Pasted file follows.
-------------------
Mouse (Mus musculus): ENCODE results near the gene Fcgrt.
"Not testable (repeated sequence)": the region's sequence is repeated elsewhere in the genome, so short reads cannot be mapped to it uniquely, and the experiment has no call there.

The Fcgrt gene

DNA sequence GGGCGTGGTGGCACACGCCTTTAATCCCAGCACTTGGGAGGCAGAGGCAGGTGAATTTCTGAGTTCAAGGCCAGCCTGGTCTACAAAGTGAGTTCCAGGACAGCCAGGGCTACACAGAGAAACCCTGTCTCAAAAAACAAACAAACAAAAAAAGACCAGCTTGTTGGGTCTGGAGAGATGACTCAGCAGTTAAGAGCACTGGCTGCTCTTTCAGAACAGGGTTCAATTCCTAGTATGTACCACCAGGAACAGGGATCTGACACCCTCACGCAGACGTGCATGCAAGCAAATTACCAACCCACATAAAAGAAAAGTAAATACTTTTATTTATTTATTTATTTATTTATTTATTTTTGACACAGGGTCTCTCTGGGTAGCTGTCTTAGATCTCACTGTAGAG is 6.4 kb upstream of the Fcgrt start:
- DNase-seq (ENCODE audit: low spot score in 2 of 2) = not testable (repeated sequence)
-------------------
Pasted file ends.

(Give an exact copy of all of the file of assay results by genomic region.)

Mouse (Mus musculus): ENCODE results near the gene Fcgrt.
"Not testable (repeated sequence)": the region's sequence is repeated elsewhere in the genome, so short reads cannot be mapped to it uniquely, and the experiment has no call there.

The Fcgrt gene

DNA sequence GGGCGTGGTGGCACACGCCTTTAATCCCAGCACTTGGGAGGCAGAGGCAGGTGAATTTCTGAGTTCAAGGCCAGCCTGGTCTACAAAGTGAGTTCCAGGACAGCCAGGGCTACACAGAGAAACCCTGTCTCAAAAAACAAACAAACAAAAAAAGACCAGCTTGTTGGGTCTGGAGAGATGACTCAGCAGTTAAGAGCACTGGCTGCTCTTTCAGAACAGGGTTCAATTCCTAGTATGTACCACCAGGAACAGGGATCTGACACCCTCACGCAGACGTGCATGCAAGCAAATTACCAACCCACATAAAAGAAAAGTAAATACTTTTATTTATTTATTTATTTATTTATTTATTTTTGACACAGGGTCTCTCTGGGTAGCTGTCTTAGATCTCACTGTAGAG is 6.4 kb upstream of the Fcgrt start:
- DNase-seq (ENCODE audit: low spot score in 2 of 2) = not testable (repeated sequence)